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NBA SEASON PREVIEW / 2002-03 | J.A. Adande

Horry Turning Into Quite a Ring Master

October 29, 2002|J.A. Adande

Ever been to a concert where the backup singer gets a chance to solo and just takes over the stage?

That's Robert Horry. He's the greatest backup singer in NBA history. Try to name another non-superstar who has made more contributions to championship teams.

Horry is not The Man. With Kobe Bryant riding shotgun to Shaquille O'Neal on the Lakers, Horry isn't even the sidekick. In the credits his name would be in small type. But his name also belongs with some of the winningest players to come through the league.

That's why there's an interesting subplot to Phil Jackson's quest to top Red Auerbach with a potential 10th coaching championship. Horry has a chance to win his sixth championship ring, which would equal the championship riches of Michael Jordan and Kareem Abdul-Jabbar.

Only 12 players have six or more rings. The majority of them played for the Boston Celtics with the ring leader, Bill Russell, winning 11 championships. And most of them are in or on their way to the Hall of Fame.

Horry won't go to the Hall of Fame. Career averages of 8.1 points and 5.2 rebounds won't get you to Springfield.

But he already keeps company with the plaque-worthy.

Horry's five rings (three with the Lakers, two with the Houston Rockets) already are as many as Magic Johnson has and two more than Larry Bird.

"You come into this league, you want to accomplish certain things," Horry said. "You want to be the best you can be. You want to make an All-Star team. You want to win some championships. I've won five ... so that kind of makes up for not making an All-Star team."

He wasn't the driving force behind any of his championships, never won an NBA Finals most-valuable-player award. But it's hard to imagine any of them happening without him. He comes through with the support when it's needed most; like a FEMA check.

There were all those three-point baskets he made against the Orlando Magic when he helped the Rockets to their second consecutive championship in 1995. There were his timely plays in the pivotal Game 4 of the 2000 NBA Finals in Indiana, and his three-pointer in Game 3 of the 2001 Finals in Philadelphia that ended the drama in that series and made the rest a formality.

Then came the shot of a lifetime. Lakers vs. Sacramento Kings, Western Conference finals, Game 4. A loose ball found its way into his hands as the clock was running down, and a quick three-pointer ripped through the net to give the Lakers a 100-99 victory and saved them from heading to Sacramento with a 3-1 series deficit.

That's why Shaquille O'Neal, awarded his third NBA Finals MVP after the Lakers swept the New Jersey Nets, dubbed Horry "The real MVP" at the Lakers' victory parade.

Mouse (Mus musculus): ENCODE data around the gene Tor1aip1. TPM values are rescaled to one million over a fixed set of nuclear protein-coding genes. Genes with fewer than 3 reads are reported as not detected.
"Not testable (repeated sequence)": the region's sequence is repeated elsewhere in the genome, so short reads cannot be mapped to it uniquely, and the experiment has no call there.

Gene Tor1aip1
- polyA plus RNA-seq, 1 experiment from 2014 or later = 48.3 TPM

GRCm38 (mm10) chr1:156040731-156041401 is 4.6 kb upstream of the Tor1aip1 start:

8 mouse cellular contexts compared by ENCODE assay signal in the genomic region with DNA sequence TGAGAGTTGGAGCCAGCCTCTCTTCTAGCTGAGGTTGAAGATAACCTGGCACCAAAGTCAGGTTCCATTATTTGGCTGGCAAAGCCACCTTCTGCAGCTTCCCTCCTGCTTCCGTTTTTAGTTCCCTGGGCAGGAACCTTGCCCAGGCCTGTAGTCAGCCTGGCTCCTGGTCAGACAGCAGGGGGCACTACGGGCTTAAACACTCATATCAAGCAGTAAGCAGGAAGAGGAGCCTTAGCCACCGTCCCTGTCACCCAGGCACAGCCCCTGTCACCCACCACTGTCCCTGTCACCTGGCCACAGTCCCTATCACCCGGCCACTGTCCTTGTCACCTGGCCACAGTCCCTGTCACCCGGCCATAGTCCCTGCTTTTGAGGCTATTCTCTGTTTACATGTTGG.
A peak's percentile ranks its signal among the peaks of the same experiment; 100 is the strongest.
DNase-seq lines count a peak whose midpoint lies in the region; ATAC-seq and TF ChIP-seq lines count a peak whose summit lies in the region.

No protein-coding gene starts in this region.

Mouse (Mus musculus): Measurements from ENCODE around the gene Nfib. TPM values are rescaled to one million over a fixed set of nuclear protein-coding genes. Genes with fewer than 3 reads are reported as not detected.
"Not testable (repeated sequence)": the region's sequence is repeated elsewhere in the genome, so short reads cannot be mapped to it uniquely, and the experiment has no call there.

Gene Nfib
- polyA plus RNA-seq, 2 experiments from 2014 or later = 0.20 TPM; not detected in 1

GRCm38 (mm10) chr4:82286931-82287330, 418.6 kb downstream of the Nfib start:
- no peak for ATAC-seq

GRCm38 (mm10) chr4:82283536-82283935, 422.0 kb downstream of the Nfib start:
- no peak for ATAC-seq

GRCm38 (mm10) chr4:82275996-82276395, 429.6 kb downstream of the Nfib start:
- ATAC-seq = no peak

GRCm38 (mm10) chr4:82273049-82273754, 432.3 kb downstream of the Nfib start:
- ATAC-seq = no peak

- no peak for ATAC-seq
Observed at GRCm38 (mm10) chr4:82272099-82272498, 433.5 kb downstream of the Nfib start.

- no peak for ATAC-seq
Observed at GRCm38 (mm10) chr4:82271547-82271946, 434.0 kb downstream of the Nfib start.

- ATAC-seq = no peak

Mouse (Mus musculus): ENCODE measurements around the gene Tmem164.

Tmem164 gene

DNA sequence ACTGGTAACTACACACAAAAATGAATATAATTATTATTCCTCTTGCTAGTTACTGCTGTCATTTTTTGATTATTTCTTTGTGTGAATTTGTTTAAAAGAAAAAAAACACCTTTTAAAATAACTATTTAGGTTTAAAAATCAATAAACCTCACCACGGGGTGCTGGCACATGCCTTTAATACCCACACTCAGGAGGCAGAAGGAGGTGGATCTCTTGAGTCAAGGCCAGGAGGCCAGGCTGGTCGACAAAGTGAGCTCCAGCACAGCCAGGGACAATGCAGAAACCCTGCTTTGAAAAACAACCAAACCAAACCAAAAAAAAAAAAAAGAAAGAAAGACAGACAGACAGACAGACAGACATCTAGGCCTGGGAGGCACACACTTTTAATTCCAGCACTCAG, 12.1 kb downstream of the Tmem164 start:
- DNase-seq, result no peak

Suddenly Horry had a new identity. He had come to be known as a guy who sleepwalked through the regular season, then showed up in the playoffs. Now he's The Guy Who Made The Shot.

Back in Houston, his off-season home, Horry was a marked man at the NBA-heavy pickup games. Whenever Horry's team reached game point, Maurice Taylor would say: "Make sure Rob doesn't get it. You know he's going to make it."

Every winning team needs someone like Horry. In the 1980s, Michael Cooper played that role for the Lakers.

Jordan and Scottie Pippen were the central players in the Chicago Bulls' six championships, but each three-peat had its own Horry. Jackson, the coach of those squads, mentioned John Paxson in the first go-round and Steve Kerr for the sequel.

But the player he expounded on was Bill Cartwright, the Bulls' center on those '91-'93 ring teams.

"He was a guy that was the glue that kind of held a lot of the pieces together," Jackson said.

Drawing the comparison to Cartwright, one of Jackson's favorite players, is high praise from the Zen Master, and it shows just how far Horry has come in Jackson's eyes since he began coaching the Lakers in 1999.

"In the process of getting this team together he was one of the very first guys I picked on," Jackson said.

He told Horry that he could do better than the five points and four rebounds a game he averaged the previous season. From afar Jackson had seen the same thing everyone else saw -- mediocre statistics despite special talent -- and assumed Horry just wasn't trying hard enough.

Now he simply says, "That's Robert," which sometimes is the only explanation that works.

"What he does measures yards ahead of the points and assists and rebound totals that he has, because he defers to other people," Jackson said. "He just knows more than most of the guys about what's going on and how to get it done on the floor -- especially defensively."

Horry has come so far that now he gets special privileges.

"I still think I've got to coach everybody," Jackson said. "But he's the one guy I tell the guys, 'If Robert's done something on the floor, then I know he's got a reason for doing it, because what he sees on the floor sometimes I don't see.' "

A fair benefit. Horry may not get superstar calls from officials, but he gets winner's perks from his coach.

Jackson knows he wouldn't have had a chance to pass Auerbach without Horry. Whenever anyone ascends to greatness, there's always a guy like Horry helping out behind the scenes, ready to step up and hit the right note.

*

J.A. Adande can be reached at j.a.adande@latimes.com.

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